David Molak, 16, a brown-eyed Eagle Scout who excelled at fantasy football and loved the outdoors.
Mallory Grossman, 12, a talented gymnast and cheerleader who sold her own handcrafted jewelry to benefit a local children’s charity.
All were taken from their families by relentless cyberbullying — a growing cancer in our communities that is driving some of our best and brightest young people to suicide.
We’ve all encountered bullies at one point or another, but schoolyard taunts and bathroom graffiti pales in comparison to modern cyberbullying. As technology has progressed, unfortunately, so have the ways people humiliate, intimidate and terrorize each other. Modern methods of online harassment run the gamut and can even overlap with a number of criminal behaviors like revenge porn, stalking and blackmail. All too often, the results are devastating for victims and their families.
In recent years, with the skyrocketing growth of social media platforms like Facebook, Twitter, Instagram and Snapchat, cyberbullying has not only gotten more malicious, it’s also become much more widespread. Approximately 16 percent of high school students reported that they were bullied electronically in 2015, according to the Centers for Disease Control. Meanwhile, from 2007 to 2015, the CDC also found that suicide rates doubled among teen girls and increased by more than 30 percent among teen boys.
One of the worst parts about cyberbullying is that parents might not even know that it’s happening to their own kids right under their own roofs. Digital devices never sleep and because so many of us rely so heavily on them, cyberbullies have the opportunity to strike anywhere at any hour of the day or night. In addition, information communicated online is pervasive and permanent. Today, a malicious photo or post can be spread thousands of times before the victim even knows it.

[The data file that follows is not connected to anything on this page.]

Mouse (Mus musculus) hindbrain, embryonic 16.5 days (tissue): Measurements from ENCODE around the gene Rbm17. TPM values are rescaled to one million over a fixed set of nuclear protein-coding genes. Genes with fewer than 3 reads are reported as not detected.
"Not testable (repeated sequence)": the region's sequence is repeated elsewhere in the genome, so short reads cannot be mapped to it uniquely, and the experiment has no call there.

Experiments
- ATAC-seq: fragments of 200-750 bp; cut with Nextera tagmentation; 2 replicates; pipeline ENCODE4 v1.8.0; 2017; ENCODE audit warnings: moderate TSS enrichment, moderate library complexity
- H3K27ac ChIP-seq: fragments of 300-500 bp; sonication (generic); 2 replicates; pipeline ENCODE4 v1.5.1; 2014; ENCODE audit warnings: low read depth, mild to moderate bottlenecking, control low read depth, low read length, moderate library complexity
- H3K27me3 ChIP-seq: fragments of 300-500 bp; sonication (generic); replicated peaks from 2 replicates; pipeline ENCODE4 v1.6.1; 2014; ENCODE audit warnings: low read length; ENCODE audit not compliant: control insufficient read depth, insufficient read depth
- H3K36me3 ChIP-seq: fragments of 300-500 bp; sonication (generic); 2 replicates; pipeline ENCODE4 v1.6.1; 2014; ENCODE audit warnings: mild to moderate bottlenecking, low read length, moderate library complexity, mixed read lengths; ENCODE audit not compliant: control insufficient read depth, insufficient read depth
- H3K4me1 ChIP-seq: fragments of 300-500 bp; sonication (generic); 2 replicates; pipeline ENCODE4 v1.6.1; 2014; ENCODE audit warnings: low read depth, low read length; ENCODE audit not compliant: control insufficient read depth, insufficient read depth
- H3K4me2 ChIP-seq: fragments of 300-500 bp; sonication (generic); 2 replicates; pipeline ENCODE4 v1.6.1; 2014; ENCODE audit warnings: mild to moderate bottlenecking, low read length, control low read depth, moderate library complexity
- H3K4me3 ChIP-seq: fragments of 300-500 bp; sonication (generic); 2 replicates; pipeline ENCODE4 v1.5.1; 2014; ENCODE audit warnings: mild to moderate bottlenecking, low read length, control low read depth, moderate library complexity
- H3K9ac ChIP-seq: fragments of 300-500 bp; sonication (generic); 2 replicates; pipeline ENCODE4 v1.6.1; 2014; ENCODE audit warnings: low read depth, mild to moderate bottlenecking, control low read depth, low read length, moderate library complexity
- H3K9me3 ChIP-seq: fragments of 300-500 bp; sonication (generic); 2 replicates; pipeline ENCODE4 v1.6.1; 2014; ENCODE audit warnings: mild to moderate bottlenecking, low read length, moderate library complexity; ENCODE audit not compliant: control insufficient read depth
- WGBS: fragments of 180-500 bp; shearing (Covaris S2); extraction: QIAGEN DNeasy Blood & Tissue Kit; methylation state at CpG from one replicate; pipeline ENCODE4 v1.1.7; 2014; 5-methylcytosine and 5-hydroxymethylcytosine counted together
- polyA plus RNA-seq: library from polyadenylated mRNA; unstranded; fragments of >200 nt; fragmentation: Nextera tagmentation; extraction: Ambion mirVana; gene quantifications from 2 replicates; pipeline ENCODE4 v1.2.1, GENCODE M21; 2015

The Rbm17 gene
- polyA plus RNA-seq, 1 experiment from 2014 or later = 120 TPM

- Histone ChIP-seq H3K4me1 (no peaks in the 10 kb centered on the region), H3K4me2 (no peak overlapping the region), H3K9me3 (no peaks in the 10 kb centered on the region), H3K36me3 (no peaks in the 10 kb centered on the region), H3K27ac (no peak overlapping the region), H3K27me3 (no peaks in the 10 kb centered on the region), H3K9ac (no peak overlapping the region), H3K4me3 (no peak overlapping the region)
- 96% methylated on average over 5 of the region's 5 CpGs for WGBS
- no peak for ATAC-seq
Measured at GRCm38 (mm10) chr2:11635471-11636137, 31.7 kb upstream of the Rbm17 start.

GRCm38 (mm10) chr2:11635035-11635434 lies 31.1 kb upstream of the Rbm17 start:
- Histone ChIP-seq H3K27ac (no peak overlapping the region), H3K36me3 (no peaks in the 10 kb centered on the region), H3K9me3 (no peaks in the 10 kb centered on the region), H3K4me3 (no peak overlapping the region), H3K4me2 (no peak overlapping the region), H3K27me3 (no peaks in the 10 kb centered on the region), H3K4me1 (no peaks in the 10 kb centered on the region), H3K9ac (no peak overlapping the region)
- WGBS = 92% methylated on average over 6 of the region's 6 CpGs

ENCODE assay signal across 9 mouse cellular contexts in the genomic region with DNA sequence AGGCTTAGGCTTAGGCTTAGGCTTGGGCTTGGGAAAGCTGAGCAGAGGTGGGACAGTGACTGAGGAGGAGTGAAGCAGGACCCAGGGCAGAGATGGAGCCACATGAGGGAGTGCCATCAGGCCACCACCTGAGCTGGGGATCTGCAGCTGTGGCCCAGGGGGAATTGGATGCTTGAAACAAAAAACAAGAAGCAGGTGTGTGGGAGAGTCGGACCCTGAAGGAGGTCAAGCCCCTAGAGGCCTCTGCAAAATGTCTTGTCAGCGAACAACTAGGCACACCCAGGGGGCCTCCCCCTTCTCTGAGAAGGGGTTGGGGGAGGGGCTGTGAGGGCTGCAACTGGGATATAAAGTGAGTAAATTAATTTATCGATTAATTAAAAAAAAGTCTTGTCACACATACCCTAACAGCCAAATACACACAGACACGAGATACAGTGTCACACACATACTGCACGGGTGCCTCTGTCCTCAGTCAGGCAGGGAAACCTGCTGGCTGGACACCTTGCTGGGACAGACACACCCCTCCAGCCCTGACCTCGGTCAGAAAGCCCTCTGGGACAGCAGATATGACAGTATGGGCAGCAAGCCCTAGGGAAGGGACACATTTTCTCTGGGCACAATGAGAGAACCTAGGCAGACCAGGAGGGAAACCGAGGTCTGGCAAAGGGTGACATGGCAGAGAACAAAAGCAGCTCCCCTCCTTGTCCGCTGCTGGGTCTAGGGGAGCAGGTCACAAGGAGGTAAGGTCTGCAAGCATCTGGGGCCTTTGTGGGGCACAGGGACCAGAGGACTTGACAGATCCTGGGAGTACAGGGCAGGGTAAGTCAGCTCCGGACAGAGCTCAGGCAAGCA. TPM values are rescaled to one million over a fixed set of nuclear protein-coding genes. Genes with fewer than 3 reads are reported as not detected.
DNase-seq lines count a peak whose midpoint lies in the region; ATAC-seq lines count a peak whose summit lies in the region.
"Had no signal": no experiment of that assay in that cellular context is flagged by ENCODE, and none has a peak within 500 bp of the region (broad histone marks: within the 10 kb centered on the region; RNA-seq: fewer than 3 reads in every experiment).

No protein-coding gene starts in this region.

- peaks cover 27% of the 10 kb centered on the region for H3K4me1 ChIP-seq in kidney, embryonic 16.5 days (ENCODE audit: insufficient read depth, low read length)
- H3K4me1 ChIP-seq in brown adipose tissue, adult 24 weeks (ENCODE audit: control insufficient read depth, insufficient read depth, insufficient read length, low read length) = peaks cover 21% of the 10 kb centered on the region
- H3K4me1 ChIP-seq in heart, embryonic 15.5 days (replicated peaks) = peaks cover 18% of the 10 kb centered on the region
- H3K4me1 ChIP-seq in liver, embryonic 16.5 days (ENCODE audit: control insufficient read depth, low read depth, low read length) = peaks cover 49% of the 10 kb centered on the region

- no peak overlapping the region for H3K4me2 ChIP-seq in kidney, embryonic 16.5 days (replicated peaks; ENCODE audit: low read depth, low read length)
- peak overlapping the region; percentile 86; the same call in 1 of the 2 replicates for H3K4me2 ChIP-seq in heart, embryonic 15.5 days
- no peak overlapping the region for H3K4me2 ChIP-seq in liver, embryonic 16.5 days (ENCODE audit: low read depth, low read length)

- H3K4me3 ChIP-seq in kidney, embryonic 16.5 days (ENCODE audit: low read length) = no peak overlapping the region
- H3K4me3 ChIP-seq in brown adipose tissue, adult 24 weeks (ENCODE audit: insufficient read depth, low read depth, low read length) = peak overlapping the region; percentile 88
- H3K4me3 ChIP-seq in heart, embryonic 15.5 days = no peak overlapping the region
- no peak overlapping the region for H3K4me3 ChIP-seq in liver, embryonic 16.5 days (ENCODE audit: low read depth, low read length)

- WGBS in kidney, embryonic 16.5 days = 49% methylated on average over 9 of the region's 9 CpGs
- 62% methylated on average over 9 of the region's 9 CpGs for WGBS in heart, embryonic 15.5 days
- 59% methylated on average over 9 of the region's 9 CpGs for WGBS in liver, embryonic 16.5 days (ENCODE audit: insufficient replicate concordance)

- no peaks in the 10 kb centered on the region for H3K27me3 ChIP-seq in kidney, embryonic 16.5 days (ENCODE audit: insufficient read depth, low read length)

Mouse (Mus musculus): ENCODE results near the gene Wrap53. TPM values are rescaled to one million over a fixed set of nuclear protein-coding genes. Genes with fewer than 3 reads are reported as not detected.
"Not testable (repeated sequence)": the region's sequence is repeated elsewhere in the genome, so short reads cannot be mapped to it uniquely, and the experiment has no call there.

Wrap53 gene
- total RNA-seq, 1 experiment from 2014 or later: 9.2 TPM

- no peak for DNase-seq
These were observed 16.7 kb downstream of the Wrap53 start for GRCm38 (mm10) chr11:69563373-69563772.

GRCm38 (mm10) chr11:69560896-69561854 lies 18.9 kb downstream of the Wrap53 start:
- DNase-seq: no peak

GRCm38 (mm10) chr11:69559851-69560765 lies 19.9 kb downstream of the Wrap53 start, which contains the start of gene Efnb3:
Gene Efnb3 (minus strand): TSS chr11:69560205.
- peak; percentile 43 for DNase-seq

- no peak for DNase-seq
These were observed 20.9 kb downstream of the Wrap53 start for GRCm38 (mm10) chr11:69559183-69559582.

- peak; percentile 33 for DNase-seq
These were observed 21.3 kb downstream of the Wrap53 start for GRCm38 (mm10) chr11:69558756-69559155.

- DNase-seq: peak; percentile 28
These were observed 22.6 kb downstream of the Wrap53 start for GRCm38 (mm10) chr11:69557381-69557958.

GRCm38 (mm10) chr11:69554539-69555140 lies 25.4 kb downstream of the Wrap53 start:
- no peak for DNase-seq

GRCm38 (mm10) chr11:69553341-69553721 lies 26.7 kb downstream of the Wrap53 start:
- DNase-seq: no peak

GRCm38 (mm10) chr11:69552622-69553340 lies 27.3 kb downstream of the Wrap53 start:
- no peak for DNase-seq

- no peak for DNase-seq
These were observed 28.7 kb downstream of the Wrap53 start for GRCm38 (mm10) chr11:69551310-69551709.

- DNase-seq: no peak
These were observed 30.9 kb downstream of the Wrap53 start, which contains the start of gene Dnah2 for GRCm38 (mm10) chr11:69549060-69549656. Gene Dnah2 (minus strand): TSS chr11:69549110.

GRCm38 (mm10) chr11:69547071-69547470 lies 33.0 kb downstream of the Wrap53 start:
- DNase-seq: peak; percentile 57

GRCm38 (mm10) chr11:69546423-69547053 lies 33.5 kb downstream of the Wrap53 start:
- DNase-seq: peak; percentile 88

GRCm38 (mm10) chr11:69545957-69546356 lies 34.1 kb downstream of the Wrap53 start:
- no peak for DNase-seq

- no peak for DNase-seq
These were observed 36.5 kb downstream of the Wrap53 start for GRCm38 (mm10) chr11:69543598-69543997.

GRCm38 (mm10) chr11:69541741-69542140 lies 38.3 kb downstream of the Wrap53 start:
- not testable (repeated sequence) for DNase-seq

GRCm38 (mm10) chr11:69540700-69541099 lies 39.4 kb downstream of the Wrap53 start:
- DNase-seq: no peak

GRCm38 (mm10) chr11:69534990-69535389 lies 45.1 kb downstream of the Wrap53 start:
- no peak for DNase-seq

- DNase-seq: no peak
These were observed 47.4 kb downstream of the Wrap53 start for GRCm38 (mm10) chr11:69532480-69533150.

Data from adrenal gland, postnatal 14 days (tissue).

And while victims often experience depression, isolation, shame, low self-esteem, anxiety, frustration and distrust of others, the vast majority of them shy away from reporting cyberbullying. Sadly, they often face the fallout alone through a disrupted academic environment, withdrawal from familial and social relationships, and the development or exacerbation of psychological issues. In several horrific cases, victims, like Grace, David and Mallory, have taken their own lives to escape the pain.
Even parents who are alerted to persistent cyberbullying frequently find themselves feeling helpless and with nowhere to turn as they attempt to navigate a remedy through school regulations, law enforcement and the courts.
That’s why, five years ago, Maryland passed landmark anti-cyberbullying legislation named “Grace’s Law” in memory of Grace McComas. Since then, technology has evolved and social media platforms have grown by billions of users. Today, just as we update our phones and computers, we must update our laws to keep pace with technology.
To do so, I have introduced Senate Bills 725 and 726, two bills designed to work hand-in-hand to strengthen our existing statute.
Senate Bill 725 outlines procedures for victims of cyberbullying and revenge porn and allows courts to issue injunctions to stop both. It also empowers school principals to report such behaviors to the police and authorizes expulsion for perpetrators.
Senate Bill 726, known as “Grace’s Law 2.0,” provides a much-needed update to the existing law to reflect the current digital landscape. The bill makes it a crime to intimidate or threaten children online and modernizes the definition of online bullying to address new and emerging forms of social media. Grace’s Law 2.0 prohibits the creation of fake social media profiles, signing minors up for pornographic sites, disseminating doctored images of a minor and other messages or images that are intended to bully or harass a minor. The bill also enhances the criminal penalty for encouraging a child to commit suicide.
Both bills have unanimously passed the Senate and are now in the House. The House Judiciary Committee has scheduled a hearing on Senate Bill 726 on March 27 at 1 p.m.
With passage of these bills, Maryland has an opportunity to show the nation that we take this pernicious and dangerous behavior seriously. We can teach our young people not to be complicit in crowd-sourced harassment. We can empower victims to regain confidence and control of their lives. And we can send a message that we see cyberbullying for what it is — a crime that threatens the very fabric of our communities, and one that has very real consequences.
Bobby Zirkin is the state senator for Maryland’s 11th District.